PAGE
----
Converting GNUCash's XML file to Ledger's DAT format

Note: What follows is a meandering account of why I wrote a Perl script to convert GNUCash’s XML file to Ledger’s plaintext format. This script was the result of this process.

I have been using GNUCash to maintain my personal finances for about 4 years now, and especially since I started working, I have used a single GNUCash book for my expenses. Before that, I used to close my accounts every year or half year and start a new book. Apparently, this is not the recommended way to use GNUCash.

The more I have used GNUCash, the more I have become familiar with the data entry system. In general, I try to enter all my transactions by saving receipts and categorizing everything appropriately. If ever I have the feeling that a particular month or quarter I spent too much on a given category (bought too many clothes / too much electronics shopping) I pull up the Expense barchart report that GNUCash has in built support for. The default report is pretty good, and gives one a good idea of how they are doing with their money.

The Ideal Flow

Ledger came across my radar when I was researching for alternative tools that automate the entry process. In particular, the flow I had in mind was this:

  1. Right after the transaction, enter the transaction in my phone into a note or send an email to myself
  2. Some cronjob takes these emails and converts them into a file that GNUCash can parse
  3. Import this file into GNUCash at the end of each week

This might have been too ambitious, because I couldn’t find one easy to import format for GNUCash. I wanted some convenience features too. The major one was “Transaction Aliases”:

CC F L RA 500 => Lunch at Restaurant A, 500 Yen, => Debit from credit card, Credit to Expenses:Food:Lunch

This was definitely not part of the MVP that I was envisioning, but I wanted to be able to build this at some point in time. I even dreamed up a fictional DML that would support both aliased transactions and new transactions. I am sad to say though that none of this ever became reality.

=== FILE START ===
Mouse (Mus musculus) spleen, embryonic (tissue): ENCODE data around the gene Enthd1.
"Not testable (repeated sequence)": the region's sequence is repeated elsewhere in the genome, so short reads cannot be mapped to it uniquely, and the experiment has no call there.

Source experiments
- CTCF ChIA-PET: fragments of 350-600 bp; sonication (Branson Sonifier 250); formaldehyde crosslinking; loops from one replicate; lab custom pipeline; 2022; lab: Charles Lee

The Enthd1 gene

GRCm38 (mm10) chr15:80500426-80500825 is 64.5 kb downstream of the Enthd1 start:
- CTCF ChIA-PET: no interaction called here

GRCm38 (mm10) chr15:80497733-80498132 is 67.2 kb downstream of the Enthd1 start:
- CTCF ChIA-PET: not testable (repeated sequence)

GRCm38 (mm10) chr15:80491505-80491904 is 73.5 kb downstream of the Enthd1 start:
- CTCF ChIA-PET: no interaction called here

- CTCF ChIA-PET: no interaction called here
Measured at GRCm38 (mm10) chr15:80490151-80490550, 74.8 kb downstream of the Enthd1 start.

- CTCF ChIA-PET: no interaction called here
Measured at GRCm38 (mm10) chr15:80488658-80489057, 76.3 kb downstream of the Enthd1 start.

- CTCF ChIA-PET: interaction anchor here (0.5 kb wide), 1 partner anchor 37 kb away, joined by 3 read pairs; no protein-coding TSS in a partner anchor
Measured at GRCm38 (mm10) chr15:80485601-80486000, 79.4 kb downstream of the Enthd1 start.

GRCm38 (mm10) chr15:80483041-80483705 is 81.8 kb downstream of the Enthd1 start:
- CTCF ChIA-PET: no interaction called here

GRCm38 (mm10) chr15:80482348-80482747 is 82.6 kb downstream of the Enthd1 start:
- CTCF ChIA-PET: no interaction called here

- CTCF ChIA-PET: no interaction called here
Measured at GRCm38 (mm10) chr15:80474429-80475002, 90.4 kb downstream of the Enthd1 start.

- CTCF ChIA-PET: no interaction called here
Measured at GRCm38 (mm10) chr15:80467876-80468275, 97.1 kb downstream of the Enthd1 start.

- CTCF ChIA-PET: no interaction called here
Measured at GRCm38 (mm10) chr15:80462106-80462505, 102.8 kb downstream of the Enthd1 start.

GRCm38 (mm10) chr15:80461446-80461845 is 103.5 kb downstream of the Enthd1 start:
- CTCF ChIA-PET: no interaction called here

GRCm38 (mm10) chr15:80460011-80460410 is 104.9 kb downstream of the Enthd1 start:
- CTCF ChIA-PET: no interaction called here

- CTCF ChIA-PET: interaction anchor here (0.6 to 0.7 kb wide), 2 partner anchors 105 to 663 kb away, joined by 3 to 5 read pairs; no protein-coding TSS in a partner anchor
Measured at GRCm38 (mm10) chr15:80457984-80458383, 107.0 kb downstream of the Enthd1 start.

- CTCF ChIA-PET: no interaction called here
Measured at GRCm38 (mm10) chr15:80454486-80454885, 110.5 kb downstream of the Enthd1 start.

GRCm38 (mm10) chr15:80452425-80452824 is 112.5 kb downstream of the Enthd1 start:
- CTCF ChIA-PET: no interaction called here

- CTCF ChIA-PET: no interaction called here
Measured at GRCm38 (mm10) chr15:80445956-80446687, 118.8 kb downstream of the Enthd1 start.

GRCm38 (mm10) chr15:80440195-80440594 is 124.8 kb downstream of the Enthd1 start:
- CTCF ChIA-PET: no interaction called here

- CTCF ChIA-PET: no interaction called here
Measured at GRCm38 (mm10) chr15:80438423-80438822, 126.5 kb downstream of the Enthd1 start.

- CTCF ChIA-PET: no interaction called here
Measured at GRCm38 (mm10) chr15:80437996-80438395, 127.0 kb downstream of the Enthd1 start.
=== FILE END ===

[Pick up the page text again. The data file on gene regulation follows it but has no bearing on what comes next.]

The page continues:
Well, what did become reality then?

A script that converts the GNUCash’s XML formatted file into the file format that Ledger accepts as input. (A text file which commonly has the extension .dat)

Ledger is a very interesting project. It attempts to be a complete accounting and finance monitoring tool (which can be used even by enterprises which have complex transactions) that’s based completely on a single text file.

All Ledger cares about is that your DAT file should have a bunch of transactions, and these transactions must balance.

Now, if the DAT file has a set of transactions and they balance, then Ledger can generate a variety of reports for you. This is where things get interesting.

(A little bit of accounting knowledge from a complete beginner) There are three accounting reports that you will find on every single company’s quarterly earnings reports. Apparently, these reports are big deals and tell everything one needs to know about the “financials” of a company. I don’t know much about why or how to read one and learn new information. I did want to generate these three for my own personal finances though.

Ledger lets you do this extremely easily.

hledger -f simple.dat balancesheet

This prints a plaintext balancesheet. It lists all the assets that you have (bank balances, cash, stocks) and all your liabilities (credit card outstanding, loans). I found my balancesheet to be rather interesting. I didn’t learn anything particularly new, but it was a fun project.

Why Perl though?

Perl has a pretty good XML parsing library. I have also read a bunch of blog posts that say that Perl is the best language for massaging text and moving it from one format to another format. I wanted to use Perl for a real world project and see what advantages it had and whether I would be able to really use it on a daily basis without having to look at perldoc every 10 seconds.

I did’t really get too far with my actual Perl expertise, but I did learn a few great things about Perl itself. Such as the difference between scalars, arrays, hashes and references. And how Perl understands what context a variable is used in (i.e an array’s length is used if you compare it against 0 inside an if clause)

In conclusion though, I wanted to try a new scripting language and this seemed as good a project as any other out there.